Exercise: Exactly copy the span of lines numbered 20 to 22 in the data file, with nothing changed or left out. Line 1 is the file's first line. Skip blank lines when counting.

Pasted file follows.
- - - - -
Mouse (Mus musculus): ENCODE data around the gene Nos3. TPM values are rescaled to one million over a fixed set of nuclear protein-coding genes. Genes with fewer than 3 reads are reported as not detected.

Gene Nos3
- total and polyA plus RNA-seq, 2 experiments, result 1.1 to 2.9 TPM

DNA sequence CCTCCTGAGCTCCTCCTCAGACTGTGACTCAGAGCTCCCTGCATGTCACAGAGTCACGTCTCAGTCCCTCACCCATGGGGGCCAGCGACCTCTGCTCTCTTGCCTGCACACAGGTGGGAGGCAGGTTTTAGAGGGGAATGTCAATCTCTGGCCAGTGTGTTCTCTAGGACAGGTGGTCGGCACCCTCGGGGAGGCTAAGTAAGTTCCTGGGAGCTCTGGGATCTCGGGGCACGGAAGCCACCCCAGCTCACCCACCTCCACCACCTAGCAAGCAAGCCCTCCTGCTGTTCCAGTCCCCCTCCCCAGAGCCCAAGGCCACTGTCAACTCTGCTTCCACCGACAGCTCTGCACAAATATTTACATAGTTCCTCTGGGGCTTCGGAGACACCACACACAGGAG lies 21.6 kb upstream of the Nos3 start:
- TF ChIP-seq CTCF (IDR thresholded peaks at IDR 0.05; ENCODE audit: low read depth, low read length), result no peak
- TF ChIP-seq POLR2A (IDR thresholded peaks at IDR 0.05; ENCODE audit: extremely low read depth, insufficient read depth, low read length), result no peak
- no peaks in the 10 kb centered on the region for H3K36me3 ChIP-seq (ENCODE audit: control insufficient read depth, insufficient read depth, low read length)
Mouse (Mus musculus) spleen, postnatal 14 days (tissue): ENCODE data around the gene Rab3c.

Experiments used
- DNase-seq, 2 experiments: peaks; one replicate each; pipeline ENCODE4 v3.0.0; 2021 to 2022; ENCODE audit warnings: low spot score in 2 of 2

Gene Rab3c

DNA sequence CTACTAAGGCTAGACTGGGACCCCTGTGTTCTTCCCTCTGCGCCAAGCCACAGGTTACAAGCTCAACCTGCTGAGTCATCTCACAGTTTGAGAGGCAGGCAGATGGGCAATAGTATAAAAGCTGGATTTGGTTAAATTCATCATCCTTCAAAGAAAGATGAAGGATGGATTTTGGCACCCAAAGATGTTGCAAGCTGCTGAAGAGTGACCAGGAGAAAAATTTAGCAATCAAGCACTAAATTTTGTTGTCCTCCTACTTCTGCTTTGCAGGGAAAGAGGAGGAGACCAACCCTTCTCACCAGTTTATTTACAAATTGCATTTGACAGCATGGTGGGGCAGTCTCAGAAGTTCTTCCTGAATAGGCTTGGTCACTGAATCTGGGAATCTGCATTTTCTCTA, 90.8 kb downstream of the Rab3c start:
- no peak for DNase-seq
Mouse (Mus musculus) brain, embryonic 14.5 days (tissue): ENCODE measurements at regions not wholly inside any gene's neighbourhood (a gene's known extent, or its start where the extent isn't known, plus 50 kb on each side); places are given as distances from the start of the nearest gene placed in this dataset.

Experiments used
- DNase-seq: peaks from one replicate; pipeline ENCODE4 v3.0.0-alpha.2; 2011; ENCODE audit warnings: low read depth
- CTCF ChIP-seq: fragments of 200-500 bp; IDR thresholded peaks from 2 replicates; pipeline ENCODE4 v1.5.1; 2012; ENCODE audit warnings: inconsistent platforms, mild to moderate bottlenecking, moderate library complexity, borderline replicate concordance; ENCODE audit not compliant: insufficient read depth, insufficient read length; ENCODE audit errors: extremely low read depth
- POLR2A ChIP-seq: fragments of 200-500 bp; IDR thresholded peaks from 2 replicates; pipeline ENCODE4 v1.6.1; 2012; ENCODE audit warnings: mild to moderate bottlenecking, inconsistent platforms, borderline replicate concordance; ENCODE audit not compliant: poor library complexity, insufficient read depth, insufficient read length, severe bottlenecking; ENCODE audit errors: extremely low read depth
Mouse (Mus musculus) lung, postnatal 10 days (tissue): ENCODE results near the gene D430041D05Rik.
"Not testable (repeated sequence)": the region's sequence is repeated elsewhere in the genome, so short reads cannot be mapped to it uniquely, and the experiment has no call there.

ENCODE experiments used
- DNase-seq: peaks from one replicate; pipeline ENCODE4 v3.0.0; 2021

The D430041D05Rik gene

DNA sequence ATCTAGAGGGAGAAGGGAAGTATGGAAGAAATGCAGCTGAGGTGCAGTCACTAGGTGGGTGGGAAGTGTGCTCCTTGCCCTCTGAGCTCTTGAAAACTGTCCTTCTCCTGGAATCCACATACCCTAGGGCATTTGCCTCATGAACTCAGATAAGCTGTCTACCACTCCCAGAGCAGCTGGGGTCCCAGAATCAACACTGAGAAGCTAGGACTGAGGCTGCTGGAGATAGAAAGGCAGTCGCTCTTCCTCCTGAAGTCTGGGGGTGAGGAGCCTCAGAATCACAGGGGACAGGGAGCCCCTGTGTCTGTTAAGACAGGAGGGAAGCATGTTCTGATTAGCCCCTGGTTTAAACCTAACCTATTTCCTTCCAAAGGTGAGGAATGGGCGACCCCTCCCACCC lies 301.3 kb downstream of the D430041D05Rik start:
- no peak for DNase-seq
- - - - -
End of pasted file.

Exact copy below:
"Not testable (repeated sequence)": the region's sequence is repeated elsewhere in the genome, so short reads cannot be mapped to it uniquely, and the experiment has no call there.

ENCODE experiments used
- DNase-seq: peaks from one replicate; pipeline ENCODE4 v3.0.0; 2021